"Tiger Mandingo" Found Guilty In HIV Case, Faces Life In Prison

A jury found the former college wrestler guilty of recklessly infecting a partner with HIV, attempting to recklessly infect a partner with HIV, and three counts of recklessly exposing partners to HIV.

ST. CHARLES, MISSOURI — Michael Johnson, the HIV-positive former college wrestler better known as “Tiger Mandingo,” faces life in prison after being found guilty Thursday of one count of recklessly infecting a partner with HIV, one count of attempting to recklessly infect a partner with HIV, and three counts of recklessly exposing partners to HIV.

"They've paid their price,” prosecutor Philip Groenweghe said of Johnson’s partners during closing arguments. As for Johnson, he asked the jury: “What price shall he pay?"

The story of Johnson’s case, and the way in which it became both a media flashpoint and a morality tale, was the subject of a BuzzFeed News investigation last year.

Following a three-day trial, the jury reached a decision after just two hours of deliberation. Johnson’s mother, Tracy Johnson, was in attendance as the verdict was read, as was Dylan King Lemons, Johnson’s former partner, who testified that he went to police when he noticed that the HIV-positive Johnson was on gay hookup apps.

Lemons testified in court that he believed he contracted HIV from Johnson. He also said that after he confronted Johnson about being positive, and even though he believed Johnson had transmitted the virus to him, he and Johnson had consensual unprotected sex again.

Missouri state law demands that all HIV-positive people disclose their status to their sexual partners, regardless of whether they practice safe sex or take medication that slashes the risk of transmitting the virus. Johnson was diagnosed by the Missouri Department of Health with HIV on Jan. 7, 2013. During the trial, the state argued Johnson had also been diagnosed with HIV more than a year earlier, in 2011, by the state of Indiana. The defense argued there was no paperwork with Johnson’s signature acknowledging his status with the state of Indiana until August of 2013.

Regardless, Johnson was accused of failing to disclose his status to all six of his sexual accusers, beginning with a sexual encounter on Jan. 8, 2013, the day after the state of Missouri diagnosed him.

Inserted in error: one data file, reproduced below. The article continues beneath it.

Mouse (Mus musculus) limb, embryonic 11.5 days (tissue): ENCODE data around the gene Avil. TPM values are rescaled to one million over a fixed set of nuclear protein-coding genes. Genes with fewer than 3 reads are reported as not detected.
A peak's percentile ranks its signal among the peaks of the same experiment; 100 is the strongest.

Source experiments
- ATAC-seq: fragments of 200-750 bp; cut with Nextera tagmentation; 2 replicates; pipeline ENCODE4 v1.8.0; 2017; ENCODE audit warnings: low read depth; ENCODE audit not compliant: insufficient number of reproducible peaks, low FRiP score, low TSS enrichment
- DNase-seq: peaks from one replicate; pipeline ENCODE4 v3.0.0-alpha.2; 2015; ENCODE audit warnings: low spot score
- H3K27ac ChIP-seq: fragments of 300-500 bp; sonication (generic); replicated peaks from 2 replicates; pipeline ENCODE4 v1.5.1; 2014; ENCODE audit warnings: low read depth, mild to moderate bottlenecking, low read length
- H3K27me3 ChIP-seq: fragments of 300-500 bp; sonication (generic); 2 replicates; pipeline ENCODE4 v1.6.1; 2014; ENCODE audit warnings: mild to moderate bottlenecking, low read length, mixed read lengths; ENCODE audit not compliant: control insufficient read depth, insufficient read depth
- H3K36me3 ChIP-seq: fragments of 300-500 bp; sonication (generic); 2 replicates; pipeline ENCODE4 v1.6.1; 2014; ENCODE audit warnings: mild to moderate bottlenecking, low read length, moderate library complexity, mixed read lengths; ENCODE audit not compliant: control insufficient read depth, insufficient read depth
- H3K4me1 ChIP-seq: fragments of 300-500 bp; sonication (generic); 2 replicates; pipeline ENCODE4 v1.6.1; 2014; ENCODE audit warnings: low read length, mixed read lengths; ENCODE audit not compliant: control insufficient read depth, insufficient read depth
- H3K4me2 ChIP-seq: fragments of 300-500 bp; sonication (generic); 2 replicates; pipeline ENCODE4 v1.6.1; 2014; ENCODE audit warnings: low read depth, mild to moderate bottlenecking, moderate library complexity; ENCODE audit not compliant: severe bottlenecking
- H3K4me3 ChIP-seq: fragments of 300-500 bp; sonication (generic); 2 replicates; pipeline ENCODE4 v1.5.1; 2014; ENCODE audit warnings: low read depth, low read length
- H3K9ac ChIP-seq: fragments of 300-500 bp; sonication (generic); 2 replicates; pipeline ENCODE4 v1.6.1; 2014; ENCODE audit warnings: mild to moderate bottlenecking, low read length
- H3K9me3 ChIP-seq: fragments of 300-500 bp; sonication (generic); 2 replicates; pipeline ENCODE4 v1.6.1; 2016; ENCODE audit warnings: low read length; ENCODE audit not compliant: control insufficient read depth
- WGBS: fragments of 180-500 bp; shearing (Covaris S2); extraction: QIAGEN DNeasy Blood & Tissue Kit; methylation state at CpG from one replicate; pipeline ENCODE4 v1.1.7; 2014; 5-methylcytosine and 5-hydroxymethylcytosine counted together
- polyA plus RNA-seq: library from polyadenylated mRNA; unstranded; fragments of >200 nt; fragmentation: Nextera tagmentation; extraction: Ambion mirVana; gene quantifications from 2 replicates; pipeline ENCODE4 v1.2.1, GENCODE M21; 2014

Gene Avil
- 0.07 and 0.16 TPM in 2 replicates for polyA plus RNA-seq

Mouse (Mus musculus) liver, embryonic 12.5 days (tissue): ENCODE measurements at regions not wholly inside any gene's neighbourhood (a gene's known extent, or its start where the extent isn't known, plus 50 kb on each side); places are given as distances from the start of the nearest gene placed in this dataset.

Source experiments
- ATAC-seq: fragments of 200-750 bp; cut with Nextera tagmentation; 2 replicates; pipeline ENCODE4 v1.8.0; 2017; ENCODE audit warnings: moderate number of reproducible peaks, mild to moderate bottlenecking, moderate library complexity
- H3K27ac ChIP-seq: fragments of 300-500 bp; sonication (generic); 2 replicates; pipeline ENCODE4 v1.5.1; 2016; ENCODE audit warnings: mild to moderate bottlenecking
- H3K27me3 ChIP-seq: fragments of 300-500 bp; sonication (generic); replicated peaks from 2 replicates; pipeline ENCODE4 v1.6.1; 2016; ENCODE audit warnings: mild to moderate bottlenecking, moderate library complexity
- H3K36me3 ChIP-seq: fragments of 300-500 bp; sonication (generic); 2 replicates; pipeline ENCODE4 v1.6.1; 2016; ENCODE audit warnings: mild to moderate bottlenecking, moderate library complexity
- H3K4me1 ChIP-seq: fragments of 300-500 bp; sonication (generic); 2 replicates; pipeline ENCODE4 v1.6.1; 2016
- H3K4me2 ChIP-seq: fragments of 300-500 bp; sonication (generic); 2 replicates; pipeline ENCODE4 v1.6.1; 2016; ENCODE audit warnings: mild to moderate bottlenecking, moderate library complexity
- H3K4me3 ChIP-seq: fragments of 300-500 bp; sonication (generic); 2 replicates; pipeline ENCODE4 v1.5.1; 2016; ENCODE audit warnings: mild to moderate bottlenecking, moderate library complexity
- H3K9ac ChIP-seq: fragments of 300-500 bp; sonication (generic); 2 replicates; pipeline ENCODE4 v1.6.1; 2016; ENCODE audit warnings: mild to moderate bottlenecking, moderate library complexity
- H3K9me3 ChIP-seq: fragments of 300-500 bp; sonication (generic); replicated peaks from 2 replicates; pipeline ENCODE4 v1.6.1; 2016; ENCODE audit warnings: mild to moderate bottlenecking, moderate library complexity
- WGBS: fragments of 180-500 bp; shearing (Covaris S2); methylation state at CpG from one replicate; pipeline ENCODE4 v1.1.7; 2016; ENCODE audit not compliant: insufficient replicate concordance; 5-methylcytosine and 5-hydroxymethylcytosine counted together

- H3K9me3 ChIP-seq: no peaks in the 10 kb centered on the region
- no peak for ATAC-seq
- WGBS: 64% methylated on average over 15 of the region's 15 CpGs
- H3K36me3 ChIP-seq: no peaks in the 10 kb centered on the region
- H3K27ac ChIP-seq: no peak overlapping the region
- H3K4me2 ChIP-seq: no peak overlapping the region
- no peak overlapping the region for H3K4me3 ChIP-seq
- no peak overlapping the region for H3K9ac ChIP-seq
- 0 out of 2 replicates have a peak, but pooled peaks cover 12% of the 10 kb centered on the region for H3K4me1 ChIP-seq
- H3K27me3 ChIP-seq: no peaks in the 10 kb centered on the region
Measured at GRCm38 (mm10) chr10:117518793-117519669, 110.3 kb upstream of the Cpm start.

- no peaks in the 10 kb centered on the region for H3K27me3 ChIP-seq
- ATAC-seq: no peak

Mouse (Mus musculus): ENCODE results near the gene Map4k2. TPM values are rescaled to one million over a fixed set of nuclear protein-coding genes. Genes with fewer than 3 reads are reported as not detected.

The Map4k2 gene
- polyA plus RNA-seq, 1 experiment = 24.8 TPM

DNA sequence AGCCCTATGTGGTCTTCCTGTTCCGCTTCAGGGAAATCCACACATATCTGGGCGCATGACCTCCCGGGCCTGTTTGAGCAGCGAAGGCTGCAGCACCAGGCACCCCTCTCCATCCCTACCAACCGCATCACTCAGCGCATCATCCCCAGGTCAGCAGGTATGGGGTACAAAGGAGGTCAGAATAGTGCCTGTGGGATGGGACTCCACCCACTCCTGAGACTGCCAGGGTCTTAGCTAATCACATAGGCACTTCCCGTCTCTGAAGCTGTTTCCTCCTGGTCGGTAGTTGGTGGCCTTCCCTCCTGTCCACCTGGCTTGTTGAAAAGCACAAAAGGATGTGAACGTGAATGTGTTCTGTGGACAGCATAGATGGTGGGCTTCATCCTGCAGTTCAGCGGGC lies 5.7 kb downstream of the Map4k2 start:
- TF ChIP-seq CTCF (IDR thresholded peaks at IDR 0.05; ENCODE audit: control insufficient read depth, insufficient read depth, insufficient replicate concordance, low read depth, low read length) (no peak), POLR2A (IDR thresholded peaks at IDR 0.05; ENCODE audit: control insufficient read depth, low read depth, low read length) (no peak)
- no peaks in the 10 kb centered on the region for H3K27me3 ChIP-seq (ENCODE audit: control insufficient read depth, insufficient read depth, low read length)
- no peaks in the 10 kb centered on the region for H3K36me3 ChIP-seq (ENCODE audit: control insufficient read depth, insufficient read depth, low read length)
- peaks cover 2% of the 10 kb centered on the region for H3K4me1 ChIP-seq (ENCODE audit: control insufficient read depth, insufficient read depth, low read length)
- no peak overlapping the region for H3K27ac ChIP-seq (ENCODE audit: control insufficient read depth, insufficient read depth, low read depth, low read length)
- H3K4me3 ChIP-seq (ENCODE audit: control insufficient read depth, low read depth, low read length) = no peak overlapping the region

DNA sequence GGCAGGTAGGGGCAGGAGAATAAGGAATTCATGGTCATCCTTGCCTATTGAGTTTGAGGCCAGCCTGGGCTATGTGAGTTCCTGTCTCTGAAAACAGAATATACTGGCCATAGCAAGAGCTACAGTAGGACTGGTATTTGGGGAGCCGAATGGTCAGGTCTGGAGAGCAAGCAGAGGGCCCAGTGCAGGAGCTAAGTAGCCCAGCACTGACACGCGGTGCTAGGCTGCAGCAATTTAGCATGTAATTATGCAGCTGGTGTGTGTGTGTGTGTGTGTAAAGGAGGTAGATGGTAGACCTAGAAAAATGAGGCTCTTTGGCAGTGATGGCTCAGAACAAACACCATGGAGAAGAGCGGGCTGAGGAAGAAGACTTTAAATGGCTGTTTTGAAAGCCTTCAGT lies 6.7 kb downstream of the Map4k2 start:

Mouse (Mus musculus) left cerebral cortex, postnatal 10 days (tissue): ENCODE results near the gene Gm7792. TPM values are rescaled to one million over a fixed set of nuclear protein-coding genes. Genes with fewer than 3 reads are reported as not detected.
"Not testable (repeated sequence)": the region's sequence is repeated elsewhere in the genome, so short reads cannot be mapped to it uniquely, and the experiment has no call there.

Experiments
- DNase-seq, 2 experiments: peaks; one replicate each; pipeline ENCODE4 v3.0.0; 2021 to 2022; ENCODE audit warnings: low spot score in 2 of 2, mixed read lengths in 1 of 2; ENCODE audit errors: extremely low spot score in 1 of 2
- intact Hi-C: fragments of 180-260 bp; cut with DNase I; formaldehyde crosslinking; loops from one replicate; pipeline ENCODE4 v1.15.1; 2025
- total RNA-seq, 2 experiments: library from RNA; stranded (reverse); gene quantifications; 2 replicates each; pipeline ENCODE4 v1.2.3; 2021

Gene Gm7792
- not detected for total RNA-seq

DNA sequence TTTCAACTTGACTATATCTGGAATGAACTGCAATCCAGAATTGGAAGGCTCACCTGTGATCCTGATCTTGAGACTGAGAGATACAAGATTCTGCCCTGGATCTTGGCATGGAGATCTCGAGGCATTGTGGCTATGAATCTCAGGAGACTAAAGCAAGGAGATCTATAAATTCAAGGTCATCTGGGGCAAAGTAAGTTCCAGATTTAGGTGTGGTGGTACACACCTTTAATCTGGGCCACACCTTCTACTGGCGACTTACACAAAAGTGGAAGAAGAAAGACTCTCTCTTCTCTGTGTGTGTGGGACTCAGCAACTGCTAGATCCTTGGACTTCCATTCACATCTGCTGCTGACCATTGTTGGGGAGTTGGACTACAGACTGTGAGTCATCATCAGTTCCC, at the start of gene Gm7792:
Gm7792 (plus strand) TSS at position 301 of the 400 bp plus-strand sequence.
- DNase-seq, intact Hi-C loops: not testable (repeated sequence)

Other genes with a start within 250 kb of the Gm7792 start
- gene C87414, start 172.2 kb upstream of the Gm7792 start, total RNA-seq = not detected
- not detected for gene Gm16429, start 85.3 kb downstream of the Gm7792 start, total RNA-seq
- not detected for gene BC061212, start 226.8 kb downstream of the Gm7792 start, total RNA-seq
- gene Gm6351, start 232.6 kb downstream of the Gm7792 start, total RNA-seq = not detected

Johnson was specifically charged on six counts: transmitting HIV to Lemons and to Charles Pfoutz through anal sex (both Class A felonies); one Class B felony for attempting to expose HIV to Montell Moore through anal sex without transmission; and three additional Class B felonies for exposing Christian Green, Filip Cukovic, and Andrew Tryon to HIV. Johnson was convicted on all counts, except the one involving Pfoutz, which was added by the prosecution just last month.

All six of Johnson’s accusers testified that Johnson did not disclose his HIV status. Multiple medical professionals testified that they had informed Johnson of his status and advised him it was a felony to fail to disclose.

Johnson for his part testified that he had disclosed his HIV status to all six of his sexual partners before they had sex.

Some of the prosecution’s testimony created a narrative around HIV’s dangers that was not based on contemporary medical science. For example, Dr. Otha Myles, a medical expert for the prosecution, described having HIV as a “terminal” disease, though it is very treatable and life expectancy with medication is quite normal.

The trial also occasionally featured notable tension between the attorneys. On Wednesday, for example, Public Defender Heather Donovan abruptly walked out of the courtroom in tears causing an unplanned recess after prosecutor Groenweghe loudly implied she had withheld evidence from a witness who was testifying as a medical expert for the defense. On Thursday morning, Donovan burst out that Groenweghe had “pulled this crap” yesterday after he objected to something she said. Judge Jon Cunningham admonished her to be “civil.”

Johnson’s case has been racially charged since news broke that the black college wrestler called himself “Tiger Mandingo.” St. Charles, Missouri, a St. Louis suburb where the trial was held, is 91% white. Only one of the twelve jurors was black, but two of Johnson’s accusers were black, while four were white.

But race was rarely spoken about directly in court, except when Donovan asked the jury pool if anyone had a problem with interracial gay sex, and when accuser Philip Cukovic, an exchange student from Serbia, testified that he was very attracted to Johnson because they don’t have many black people in his country.

Sexual orientation was spoken of much more often. Of 51 potential jurors, only 13 said they believed homosexuality was not a sin. The final jury was composed of both those who said it wasn’t and those who said it was.

In the end, the prosecution was successful in framing the complicated case around a simple premise: Did Johnson disclose his status or not?

Sentencing will begin Friday morning. Johnson faces a minimum of 10 years and a maximum of 30 years to life.

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